Where to chase waterfalls in Auckland
Summer has taken a break for a few months but that doesn’t mean we need to stop exploring our beautiful backyard. What better way to get out in nature than by chasing waterfalls?
Some of Auckland’s most well-known waterfalls are nestled in the Waitākere and Hunua ranges regional parks but while there are closures in place due to kauri dieback disease (find out more about which tracks are closed), we wanted to share some other great waterfalls you can visit just a stone’s throw away.
Oakley Creek waterfall
Also known as Te Auaunga or Oakley Creek Esplanade Reserve, Oakley Creek is where you’ll find the only waterfall in the central area. There is a viewing platform, boardwalk and table for you to enjoy the 6m-high waterfall and an array of plant- and birdlife.
Old Thorp’s Quarry waterfall
Take an easy five-minute walk to the old Thorp Quarry site in Clevedon Scenic Reserve, which has a beautiful waterfall and wetland. This part of the reserve provides a boardwalk and a seating area perfect for a picnic.
The best time to visit this waterfall in Shakespear Regional Park is after rain; otherwise more of a trickle of water will greet you. You can find this waterfall on the Heritage Trail.
Lucas Creek waterfall
This hidden gem can be found in Gills Scenic Reserve in Albany. Take the Waterfall Track and perch yourself on the park bench to admire this cascading waterfall.
Omeru Falls is located in the Omeru Scene Reserve, roughly a 35-minute return walk from Kaukapakapa township. In this bush reserve you will also find two streams, a pā site and a picnic area.
Visit the Auckland Council website for more walks and outdoor activity ideas in Auckland.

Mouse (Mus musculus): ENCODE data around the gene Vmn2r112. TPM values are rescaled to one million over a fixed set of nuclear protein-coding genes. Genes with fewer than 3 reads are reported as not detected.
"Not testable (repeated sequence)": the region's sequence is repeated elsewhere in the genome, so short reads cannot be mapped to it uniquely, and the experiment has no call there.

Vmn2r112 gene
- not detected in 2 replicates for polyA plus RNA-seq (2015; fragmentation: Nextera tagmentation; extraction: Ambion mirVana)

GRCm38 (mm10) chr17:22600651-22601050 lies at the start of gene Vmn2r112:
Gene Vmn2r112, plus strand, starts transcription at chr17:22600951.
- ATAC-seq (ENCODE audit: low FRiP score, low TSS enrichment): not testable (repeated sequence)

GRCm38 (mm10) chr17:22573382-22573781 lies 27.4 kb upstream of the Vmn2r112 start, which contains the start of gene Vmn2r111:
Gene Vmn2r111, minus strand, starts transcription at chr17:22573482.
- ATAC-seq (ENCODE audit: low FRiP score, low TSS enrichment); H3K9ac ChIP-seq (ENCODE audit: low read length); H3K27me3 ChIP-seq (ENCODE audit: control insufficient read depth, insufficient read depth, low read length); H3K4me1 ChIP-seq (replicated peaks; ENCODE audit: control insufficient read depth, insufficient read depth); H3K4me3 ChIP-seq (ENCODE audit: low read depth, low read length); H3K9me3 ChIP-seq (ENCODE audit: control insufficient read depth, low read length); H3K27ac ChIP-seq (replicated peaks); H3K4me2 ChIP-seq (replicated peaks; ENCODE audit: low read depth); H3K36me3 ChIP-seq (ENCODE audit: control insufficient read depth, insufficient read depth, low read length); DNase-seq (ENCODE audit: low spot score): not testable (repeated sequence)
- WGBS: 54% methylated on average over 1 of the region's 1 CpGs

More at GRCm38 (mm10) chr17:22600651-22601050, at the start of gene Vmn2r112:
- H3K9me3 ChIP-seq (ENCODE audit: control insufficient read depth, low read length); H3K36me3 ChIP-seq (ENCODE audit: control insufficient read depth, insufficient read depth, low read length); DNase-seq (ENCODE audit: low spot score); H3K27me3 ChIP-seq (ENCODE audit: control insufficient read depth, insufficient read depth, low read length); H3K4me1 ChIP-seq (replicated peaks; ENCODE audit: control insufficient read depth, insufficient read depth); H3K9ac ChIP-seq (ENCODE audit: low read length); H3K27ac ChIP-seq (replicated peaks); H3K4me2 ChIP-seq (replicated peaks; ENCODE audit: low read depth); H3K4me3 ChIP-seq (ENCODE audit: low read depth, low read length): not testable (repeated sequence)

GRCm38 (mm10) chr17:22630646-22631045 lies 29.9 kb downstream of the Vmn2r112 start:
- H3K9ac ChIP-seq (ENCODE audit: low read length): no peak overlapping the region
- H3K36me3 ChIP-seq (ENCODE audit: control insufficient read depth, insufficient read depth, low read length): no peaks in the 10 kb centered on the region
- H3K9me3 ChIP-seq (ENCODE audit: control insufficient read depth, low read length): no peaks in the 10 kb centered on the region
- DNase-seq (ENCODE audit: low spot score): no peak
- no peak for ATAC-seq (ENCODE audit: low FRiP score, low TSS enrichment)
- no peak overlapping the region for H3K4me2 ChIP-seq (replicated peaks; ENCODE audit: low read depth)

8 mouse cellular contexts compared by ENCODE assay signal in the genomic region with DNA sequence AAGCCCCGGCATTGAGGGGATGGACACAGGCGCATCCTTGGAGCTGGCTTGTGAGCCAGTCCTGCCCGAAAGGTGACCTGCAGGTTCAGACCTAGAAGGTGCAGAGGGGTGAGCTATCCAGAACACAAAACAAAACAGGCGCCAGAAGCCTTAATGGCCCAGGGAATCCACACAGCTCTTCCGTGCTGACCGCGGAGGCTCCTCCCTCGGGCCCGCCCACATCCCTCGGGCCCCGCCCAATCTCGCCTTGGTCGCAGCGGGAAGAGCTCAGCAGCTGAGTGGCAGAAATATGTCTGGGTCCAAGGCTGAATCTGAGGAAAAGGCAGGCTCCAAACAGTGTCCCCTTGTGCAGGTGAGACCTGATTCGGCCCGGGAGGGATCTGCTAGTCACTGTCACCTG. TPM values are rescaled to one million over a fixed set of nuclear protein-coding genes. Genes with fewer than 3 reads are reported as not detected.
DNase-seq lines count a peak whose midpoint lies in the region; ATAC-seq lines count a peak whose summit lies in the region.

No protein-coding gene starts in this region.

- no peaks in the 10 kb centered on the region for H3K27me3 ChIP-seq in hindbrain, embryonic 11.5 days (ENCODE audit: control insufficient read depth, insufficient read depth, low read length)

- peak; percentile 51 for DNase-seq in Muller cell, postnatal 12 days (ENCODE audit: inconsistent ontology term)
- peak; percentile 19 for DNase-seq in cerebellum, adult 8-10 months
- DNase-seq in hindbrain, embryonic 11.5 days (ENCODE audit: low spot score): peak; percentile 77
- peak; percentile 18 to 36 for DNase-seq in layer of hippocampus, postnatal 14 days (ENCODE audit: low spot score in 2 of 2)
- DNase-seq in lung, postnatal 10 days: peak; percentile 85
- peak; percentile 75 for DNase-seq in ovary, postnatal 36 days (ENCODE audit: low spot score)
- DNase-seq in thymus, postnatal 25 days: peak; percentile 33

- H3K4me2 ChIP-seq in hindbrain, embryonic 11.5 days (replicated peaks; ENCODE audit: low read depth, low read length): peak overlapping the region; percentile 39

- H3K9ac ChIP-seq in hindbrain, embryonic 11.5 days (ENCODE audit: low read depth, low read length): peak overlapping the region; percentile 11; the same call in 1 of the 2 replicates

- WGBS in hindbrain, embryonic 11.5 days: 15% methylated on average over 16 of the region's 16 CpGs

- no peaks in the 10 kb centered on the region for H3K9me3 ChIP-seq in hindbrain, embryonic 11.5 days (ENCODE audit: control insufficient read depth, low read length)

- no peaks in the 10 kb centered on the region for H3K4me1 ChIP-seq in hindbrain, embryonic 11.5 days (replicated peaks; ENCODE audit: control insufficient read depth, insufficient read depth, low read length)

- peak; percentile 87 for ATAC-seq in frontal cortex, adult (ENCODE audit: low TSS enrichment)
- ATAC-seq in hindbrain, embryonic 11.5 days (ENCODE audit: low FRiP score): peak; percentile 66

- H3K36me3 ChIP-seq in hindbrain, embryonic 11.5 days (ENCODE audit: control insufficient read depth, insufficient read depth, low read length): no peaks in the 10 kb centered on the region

Keep our kauri standing
Kauri dieback in Auckland is a serious problem and it’s important we all play our part to prevent the spread of the disease.
To help keep our kauri standing for future generations, the forested areas of the Waitākere Ranges Regional Park have been closed until further notice. Some higher-risk tracks in the Hunua Ranges Regional Park have also been closed as a proactive measure to prevent the introduction of kauri dieback disease into the park, where it has not yet been detected.
Controlled Area Notices (CANs) are in place across the currently open tracks within the forested area of the Waitākere Ranges Regional Park and the whole of the native forested area of the Hunua Ranges regional parkland.
Aucklanders and visitors to the region are advised to find alternatives to get out and enjoy what our beautiful backyard has to offer.
If you enter or leave a forest/area with native trees anywhere across the region, here are three easy steps you need to remember:
- Scrub – clean all soil off your footwear and other gear.
- Spray – your footwear and gear at every cleaning station you encounter. Kauri dieback can be spread by just a pinhead of soil.
- Stay – on the designated open tracks.